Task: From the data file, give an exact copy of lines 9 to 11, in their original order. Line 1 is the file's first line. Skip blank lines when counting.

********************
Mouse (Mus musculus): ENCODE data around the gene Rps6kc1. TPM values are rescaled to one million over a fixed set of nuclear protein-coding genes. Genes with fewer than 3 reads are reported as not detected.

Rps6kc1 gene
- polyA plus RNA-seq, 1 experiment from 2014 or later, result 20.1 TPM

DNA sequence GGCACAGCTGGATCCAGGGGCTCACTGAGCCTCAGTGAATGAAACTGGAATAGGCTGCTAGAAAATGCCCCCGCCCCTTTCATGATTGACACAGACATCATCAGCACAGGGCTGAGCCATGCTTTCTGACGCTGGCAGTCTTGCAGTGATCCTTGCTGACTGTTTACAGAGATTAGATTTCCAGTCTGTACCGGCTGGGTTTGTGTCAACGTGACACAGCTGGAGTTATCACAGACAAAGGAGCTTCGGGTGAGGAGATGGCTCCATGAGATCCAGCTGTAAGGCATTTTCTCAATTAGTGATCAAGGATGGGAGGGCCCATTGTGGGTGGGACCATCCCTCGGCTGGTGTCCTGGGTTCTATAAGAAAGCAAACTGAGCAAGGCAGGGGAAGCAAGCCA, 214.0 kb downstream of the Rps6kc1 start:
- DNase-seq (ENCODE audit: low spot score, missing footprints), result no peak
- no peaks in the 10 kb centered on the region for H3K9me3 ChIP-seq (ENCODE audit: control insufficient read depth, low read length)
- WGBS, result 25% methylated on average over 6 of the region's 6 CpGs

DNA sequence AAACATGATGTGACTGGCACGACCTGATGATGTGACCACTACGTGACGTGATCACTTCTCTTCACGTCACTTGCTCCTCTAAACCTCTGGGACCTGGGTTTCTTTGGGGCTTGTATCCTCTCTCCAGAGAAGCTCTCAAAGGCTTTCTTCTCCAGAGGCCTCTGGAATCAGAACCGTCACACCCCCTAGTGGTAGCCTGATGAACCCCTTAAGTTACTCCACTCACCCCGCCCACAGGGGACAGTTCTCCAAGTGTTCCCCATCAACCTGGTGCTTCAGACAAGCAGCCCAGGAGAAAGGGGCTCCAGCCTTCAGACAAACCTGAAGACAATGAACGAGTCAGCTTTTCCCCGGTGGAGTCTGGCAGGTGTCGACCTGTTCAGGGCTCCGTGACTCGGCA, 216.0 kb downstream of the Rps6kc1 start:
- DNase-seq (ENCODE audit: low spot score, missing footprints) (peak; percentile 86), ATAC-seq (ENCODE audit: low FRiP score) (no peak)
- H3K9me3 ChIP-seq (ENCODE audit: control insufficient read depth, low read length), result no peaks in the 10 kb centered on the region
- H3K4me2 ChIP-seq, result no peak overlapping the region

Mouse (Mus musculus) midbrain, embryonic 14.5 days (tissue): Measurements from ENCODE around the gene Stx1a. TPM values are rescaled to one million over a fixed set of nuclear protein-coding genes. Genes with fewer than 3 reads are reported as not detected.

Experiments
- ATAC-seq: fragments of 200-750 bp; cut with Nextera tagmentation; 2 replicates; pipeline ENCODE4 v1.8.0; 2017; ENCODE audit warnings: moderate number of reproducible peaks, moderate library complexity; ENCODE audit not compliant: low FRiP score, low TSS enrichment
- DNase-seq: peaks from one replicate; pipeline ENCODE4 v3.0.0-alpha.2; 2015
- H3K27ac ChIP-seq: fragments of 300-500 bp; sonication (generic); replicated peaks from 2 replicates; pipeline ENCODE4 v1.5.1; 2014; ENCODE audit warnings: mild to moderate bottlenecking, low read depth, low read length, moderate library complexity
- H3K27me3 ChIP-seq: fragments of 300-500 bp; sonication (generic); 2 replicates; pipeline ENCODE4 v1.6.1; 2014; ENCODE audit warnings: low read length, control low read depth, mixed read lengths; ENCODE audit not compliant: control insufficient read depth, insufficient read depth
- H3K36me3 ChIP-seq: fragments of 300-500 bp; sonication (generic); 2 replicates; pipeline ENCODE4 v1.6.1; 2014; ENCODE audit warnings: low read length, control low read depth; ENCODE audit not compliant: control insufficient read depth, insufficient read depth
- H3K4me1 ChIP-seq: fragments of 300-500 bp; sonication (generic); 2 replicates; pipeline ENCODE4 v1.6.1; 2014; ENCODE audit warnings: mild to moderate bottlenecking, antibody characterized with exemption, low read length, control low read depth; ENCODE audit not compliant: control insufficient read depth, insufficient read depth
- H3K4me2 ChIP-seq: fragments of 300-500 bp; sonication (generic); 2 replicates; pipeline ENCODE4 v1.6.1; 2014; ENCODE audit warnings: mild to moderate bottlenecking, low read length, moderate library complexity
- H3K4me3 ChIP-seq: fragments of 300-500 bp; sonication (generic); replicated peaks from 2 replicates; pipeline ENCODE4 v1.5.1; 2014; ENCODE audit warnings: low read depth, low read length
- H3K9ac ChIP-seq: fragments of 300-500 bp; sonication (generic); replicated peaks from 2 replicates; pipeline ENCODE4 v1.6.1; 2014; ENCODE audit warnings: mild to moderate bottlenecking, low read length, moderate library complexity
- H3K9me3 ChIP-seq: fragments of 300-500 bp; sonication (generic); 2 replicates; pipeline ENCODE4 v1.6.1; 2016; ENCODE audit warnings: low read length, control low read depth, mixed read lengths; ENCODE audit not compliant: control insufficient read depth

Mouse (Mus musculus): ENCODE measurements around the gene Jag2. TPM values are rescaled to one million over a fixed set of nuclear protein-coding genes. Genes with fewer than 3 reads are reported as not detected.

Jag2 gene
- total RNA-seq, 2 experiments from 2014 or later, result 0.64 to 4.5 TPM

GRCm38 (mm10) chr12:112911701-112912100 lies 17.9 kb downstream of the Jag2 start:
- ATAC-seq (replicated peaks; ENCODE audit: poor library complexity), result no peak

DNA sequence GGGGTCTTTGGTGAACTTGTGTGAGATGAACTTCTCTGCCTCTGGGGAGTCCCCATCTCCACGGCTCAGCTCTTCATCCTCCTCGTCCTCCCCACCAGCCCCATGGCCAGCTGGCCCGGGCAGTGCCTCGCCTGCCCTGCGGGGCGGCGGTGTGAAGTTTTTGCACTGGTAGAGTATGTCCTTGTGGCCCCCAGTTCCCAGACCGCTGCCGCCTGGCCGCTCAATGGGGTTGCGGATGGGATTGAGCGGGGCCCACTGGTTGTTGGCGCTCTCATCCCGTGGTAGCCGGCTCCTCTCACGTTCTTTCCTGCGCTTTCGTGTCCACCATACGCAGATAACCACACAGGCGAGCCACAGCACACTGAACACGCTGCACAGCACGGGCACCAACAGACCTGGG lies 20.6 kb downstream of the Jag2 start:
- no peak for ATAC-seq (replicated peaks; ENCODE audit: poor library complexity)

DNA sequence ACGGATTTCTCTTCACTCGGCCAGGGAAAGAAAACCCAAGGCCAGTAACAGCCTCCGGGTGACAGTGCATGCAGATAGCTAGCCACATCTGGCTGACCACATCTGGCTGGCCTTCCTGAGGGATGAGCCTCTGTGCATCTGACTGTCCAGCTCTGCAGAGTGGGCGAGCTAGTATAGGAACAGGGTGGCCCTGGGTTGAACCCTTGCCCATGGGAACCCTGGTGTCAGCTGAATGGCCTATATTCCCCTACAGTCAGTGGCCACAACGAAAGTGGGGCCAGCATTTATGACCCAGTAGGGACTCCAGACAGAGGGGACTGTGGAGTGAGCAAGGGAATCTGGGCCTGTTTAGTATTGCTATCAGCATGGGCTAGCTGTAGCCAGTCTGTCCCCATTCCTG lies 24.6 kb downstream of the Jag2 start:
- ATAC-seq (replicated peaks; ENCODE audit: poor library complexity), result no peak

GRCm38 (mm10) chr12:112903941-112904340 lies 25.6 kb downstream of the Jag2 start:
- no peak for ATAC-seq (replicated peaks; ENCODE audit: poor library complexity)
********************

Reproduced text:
- DNase-seq (ENCODE audit: low spot score, missing footprints) (peak; percentile 86), ATAC-seq (ENCODE audit: low FRiP score) (no peak)
- H3K9me3 ChIP-seq (ENCODE audit: control insufficient read depth, low read length), result no peaks in the 10 kb centered on the region
- H3K4me2 ChIP-seq, result no peak overlapping the region